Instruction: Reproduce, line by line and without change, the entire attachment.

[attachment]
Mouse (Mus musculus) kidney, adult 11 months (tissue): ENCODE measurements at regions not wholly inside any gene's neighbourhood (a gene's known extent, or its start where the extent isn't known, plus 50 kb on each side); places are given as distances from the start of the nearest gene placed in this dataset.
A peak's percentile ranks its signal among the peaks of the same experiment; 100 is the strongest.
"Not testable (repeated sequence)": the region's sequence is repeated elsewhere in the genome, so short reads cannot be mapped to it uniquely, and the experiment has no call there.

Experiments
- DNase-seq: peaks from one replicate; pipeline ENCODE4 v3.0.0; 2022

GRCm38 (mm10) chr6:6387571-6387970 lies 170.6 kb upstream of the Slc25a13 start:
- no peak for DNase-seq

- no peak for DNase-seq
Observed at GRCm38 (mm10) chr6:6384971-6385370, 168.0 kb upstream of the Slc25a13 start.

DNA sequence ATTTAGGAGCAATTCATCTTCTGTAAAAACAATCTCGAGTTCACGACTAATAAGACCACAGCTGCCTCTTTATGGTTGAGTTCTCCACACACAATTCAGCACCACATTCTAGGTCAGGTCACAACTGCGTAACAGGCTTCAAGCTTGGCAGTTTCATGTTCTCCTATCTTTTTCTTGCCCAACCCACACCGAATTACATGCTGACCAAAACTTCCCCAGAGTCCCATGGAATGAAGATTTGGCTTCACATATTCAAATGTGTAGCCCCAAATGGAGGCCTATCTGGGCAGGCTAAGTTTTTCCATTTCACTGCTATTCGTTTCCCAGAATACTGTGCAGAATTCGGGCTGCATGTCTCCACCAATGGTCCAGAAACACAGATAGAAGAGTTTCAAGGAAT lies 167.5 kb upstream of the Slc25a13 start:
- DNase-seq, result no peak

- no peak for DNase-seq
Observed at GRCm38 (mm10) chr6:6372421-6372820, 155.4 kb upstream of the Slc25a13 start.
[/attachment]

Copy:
Mouse (Mus musculus) kidney, adult 11 months (tissue): ENCODE measurements at regions not wholly inside any gene's neighbourhood (a gene's known extent, or its start where the extent isn't known, plus 50 kb on each side); places are given as distances from the start of the nearest gene placed in this dataset.
A peak's percentile ranks its signal among the peaks of the same experiment; 100 is the strongest.
"Not testable (repeated sequence)": the region's sequence is repeated elsewhere in the genome, so short reads cannot be mapped to it uniquely, and the experiment has no call there.

Experiments
- DNase-seq: peaks from one replicate; pipeline ENCODE4 v3.0.0; 2022

GRCm38 (mm10) chr6:6387571-6387970 lies 170.6 kb upstream of the Slc25a13 start:
- no peak for DNase-seq

- no peak for DNase-seq
Observed at GRCm38 (mm10) chr6:6384971-6385370, 168.0 kb upstream of the Slc25a13 start.

DNA sequence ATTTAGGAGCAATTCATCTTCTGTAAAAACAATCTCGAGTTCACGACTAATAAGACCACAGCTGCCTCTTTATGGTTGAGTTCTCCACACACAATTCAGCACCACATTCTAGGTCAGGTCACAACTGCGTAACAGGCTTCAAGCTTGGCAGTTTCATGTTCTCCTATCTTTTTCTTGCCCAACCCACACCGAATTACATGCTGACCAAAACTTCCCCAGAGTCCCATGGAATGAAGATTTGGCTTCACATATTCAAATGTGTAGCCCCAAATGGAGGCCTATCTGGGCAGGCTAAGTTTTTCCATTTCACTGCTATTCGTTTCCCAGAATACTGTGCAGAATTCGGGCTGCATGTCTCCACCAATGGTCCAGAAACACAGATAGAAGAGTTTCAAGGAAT lies 167.5 kb upstream of the Slc25a13 start:
- DNase-seq, result no peak

- no peak for DNase-seq
Observed at GRCm38 (mm10) chr6:6372421-6372820, 155.4 kb upstream of the Slc25a13 start.